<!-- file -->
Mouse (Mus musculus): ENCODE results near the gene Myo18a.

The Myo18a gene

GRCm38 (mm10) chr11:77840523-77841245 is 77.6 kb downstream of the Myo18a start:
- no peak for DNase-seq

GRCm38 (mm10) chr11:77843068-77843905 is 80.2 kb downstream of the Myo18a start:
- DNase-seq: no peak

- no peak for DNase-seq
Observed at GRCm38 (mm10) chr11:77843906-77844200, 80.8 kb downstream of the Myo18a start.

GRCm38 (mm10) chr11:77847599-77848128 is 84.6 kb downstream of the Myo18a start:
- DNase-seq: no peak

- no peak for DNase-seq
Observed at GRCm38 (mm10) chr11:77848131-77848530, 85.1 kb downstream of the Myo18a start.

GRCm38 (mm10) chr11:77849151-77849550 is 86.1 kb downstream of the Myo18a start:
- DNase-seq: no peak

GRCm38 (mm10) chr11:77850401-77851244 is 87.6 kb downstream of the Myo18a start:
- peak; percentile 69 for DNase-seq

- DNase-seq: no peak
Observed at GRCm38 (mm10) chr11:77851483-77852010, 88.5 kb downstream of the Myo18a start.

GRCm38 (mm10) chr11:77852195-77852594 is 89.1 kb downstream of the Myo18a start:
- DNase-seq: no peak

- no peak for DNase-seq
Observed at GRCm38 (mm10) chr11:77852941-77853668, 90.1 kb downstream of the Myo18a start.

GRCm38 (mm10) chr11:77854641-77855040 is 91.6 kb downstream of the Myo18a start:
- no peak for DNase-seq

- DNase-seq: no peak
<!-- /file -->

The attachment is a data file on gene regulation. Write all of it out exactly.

Mouse (Mus musculus): ENCODE results near the gene Myo18a.

The Myo18a gene

GRCm38 (mm10) chr11:77840523-77841245 is 77.6 kb downstream of the Myo18a start:
- no peak for DNase-seq

GRCm38 (mm10) chr11:77843068-77843905 is 80.2 kb downstream of the Myo18a start:
- DNase-seq: no peak

- no peak for DNase-seq
Observed at GRCm38 (mm10) chr11:77843906-77844200, 80.8 kb downstream of the Myo18a start.

GRCm38 (mm10) chr11:77847599-77848128 is 84.6 kb downstream of the Myo18a start:
- DNase-seq: no peak

- no peak for DNase-seq
Observed at GRCm38 (mm10) chr11:77848131-77848530, 85.1 kb downstream of the Myo18a start.

GRCm38 (mm10) chr11:77849151-77849550 is 86.1 kb downstream of the Myo18a start:
- DNase-seq: no peak

GRCm38 (mm10) chr11:77850401-77851244 is 87.6 kb downstream of the Myo18a start:
- peak; percentile 69 for DNase-seq

- DNase-seq: no peak
Observed at GRCm38 (mm10) chr11:77851483-77852010, 88.5 kb downstream of the Myo18a start.

GRCm38 (mm10) chr11:77852195-77852594 is 89.1 kb downstream of the Myo18a start:
- DNase-seq: no peak

- no peak for DNase-seq
Observed at GRCm38 (mm10) chr11:77852941-77853668, 90.1 kb downstream of the Myo18a start.

GRCm38 (mm10) chr11:77854641-77855040 is 91.6 kb downstream of the Myo18a start:
- no peak for DNase-seq

- DNase-seq: no peak